A shareholder is basically any individual or corporate who owns at least one share within a Company. They are normally subjected to the capital gains or losses as well as the dividend payments made accordance to a Company’s profits.
They are basically the owner of said Company as they invest their personal wealth via purchase of shares which the appointed board of directors or managers are expected to return in the form of dividend once Company has made its profit.
As the owner of said Company, shareholders have the right to know on the development of the Company growth. Shareholder meetings are important for members to debate and use their rights to vote on matters that have direct impact towards the Company.
As mentioned above, a shareholder is a person who owns at least 1 share within a Company; be it a public limited Company or private limited Company. Their main function is basically to invest their wealth into a Company for it to attain its purpose.
Once the Company starts generating profit, then the shareholders have the right to receive dividends; a form of return of the investment they initially made. It is a norm for shareholders to not directly be involved with the management of the Company, hence appointment of a team of managers or board of directors are crucial to act on their behalf.
Even though shareholders will not be attending every meeting conducted by the Company, they are however expected to attend the Annual General Meeting (AGM) or Extraordinary General Meeting (EGM).
During these meetings, the board of directors are expected to update the yearly event occur to the shareholders. Members will then discuss, debate, and use their rights to vote before a conclusion is made.
It is only logical for the Companies Act 2016 to defend the rights and privileges for the owner of the Company.
According to Section 71(1) Companies Act 2016, the shareholders:
According to Section 293(1)(b) Companies Act 2016, the shareholders:
Conducting a shareholder meeting is a requirement all Malaysian registered Companies must abide to. This is to smoothen the process to decide on matters that will have direct impact to the Company. In general, there are three (3) types of shareholder meetings:
1. Annual General Meeting (AGM)
2. Extraordinary General Meeting (EGM)
3. Class meetings
Annual General Meeting (AGM)
According to Companies Act 2016, Annual General Meeting (AGM) is not compulsory for a private limited Company to hold. This is due to the fact that Companies Act 2016 has given the access for a Company to be owned by sole director and shareholder, hence, there is not a need for such meeting to be held.
However, for Companies who are owned by different individuals or corporate, it is a norm for them to still abide to their constitution and hold the AGM annually. The AGM is normally conducted for board of directors to inform the well-being of the Company and for shareholders to discuss the Company related affairs.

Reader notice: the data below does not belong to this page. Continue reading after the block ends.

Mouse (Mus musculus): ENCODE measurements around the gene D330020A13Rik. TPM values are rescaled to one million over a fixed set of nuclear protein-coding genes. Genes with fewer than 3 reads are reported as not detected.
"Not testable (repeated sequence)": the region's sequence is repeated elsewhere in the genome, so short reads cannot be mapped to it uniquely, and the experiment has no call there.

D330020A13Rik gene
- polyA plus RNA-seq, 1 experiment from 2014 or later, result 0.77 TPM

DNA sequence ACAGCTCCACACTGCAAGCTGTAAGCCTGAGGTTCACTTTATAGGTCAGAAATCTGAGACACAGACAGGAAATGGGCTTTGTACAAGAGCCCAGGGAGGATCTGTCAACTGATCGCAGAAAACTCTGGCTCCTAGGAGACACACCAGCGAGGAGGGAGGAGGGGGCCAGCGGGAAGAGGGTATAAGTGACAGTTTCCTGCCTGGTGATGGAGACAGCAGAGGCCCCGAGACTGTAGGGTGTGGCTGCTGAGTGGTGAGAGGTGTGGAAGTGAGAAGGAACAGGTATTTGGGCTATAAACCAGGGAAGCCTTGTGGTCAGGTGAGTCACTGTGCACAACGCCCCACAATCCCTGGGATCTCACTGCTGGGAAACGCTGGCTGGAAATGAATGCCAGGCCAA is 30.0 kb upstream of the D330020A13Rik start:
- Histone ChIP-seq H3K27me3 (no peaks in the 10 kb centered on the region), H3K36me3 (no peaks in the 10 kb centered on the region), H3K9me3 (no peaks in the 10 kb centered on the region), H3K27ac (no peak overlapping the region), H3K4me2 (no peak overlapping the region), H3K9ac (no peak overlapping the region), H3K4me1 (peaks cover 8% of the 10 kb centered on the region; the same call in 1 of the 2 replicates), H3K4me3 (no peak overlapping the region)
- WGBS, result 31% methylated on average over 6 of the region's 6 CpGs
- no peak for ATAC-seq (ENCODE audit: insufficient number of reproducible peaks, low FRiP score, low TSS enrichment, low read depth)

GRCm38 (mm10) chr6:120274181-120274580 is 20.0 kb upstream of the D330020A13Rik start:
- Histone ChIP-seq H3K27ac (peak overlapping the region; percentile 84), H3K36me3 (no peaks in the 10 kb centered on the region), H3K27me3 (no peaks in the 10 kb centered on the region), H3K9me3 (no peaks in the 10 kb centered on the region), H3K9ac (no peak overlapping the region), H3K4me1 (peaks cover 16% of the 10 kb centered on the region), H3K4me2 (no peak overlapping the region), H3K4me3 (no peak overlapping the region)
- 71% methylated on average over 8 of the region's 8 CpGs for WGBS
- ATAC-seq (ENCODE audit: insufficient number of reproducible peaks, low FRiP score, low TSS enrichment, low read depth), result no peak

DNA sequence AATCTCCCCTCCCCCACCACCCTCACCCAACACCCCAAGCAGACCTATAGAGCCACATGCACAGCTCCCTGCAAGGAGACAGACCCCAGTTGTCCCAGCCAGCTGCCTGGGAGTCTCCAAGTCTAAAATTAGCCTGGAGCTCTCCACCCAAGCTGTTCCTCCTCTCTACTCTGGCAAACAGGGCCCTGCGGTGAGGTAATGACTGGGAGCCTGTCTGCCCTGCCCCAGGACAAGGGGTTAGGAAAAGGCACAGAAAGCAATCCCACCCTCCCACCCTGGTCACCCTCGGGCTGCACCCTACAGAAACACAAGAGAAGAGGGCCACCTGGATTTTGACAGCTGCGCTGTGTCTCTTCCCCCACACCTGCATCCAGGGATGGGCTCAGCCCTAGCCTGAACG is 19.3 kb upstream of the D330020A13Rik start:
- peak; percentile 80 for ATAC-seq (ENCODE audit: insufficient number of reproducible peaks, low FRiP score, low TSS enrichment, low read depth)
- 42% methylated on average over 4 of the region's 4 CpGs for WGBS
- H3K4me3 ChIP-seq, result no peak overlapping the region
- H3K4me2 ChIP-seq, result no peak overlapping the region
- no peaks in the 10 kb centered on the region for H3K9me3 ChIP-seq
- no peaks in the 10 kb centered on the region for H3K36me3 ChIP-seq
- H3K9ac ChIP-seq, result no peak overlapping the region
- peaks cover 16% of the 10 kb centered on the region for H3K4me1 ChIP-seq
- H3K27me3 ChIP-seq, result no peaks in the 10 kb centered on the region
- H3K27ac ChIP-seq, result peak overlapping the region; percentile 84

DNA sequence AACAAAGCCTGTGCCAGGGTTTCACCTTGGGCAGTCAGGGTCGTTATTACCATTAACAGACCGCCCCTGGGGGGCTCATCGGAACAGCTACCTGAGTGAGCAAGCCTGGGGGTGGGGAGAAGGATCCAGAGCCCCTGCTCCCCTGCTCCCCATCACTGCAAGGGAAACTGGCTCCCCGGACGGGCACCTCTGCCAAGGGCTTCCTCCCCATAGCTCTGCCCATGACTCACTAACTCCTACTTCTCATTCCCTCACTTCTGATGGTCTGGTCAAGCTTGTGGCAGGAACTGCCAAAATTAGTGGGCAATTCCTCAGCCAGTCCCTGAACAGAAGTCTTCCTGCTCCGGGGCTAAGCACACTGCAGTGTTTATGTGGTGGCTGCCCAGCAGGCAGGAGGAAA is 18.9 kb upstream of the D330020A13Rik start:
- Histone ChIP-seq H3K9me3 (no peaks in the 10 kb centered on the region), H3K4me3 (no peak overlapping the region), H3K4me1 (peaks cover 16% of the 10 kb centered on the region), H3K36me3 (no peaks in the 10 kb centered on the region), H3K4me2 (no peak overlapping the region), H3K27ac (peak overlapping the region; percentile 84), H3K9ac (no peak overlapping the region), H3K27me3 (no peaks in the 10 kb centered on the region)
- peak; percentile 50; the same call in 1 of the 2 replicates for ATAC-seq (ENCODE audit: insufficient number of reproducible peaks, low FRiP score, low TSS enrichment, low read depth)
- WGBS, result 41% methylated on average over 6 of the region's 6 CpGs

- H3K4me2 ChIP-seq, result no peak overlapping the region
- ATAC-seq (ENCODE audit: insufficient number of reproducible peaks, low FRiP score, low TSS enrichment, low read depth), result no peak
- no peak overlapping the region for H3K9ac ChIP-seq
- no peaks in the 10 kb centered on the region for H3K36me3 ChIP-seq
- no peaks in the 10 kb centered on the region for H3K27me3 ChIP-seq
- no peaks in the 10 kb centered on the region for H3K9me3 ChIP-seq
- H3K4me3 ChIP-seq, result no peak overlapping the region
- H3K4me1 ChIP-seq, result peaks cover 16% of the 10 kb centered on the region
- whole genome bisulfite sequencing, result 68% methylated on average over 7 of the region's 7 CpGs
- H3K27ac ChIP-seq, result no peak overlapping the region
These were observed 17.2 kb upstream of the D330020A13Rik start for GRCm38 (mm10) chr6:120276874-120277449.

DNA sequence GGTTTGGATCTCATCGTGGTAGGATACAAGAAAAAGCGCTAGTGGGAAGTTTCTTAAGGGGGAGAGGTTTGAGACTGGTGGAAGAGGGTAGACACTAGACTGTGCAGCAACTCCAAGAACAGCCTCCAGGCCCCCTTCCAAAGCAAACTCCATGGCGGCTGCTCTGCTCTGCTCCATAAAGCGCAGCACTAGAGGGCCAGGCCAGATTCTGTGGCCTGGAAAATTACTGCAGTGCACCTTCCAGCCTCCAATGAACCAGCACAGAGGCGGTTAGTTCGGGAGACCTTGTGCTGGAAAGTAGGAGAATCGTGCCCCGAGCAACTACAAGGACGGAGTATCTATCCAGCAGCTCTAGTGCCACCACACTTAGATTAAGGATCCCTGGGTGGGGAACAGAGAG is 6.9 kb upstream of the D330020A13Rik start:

Extraordinary General Meeting (EGM)
An Extraordinary General Meeting (EGM) is normally conducted to discuss urgent matters that requires a conclusive answer within a short period of time. Such a meeting is normally conducted to discuss matter such as legal matter as well as removal of members or directors within a Company.
In short, EGM is similar to AGM but it can be conducted in anytime of the year while an AGM is only conducted once, which is normally after the Company financial year ended.
A class meeting is different compared to AGM and EGM. Such a meeting is held only for holders of different classes of shares within a Company is able to attend and vote.
Classes of shares in Malaysia are categorised as two:
This meeting is commonly held if:
Ordinary and Special Resolutions Prepared in Malaysia
Before a meeting – normally AGM is held, the board of director will need to decide to circulate an ordinary or special resolution.
According to Section 291(2) and 291 (3) of Companies Act 2016, an ordinary resolution:
According to Section 292(3) and 292(4), special resolution:
For first time AGM, it must be done within 18 months after date of incorporation. For subsequent AGM, it must be held within 15 months after date of previous AGM held.
A meeting can be done either physically or online, as long as it abides to the Companies Act 2016 where directors and shareholders are able to interact without interference and a Company Secretary is able to jot down what was discussed and what was concluded by end of the meeting.
By right, yes, the appointed Company Secretary is expected to attend the AGM or EGM held by the Company. This is so they can record what was discussed and conclude in a meeting.
An AGM is commonly held to discuss several topics such as appointment of new directors, election of directors to replace those who are retiring, declaration of dividends etc.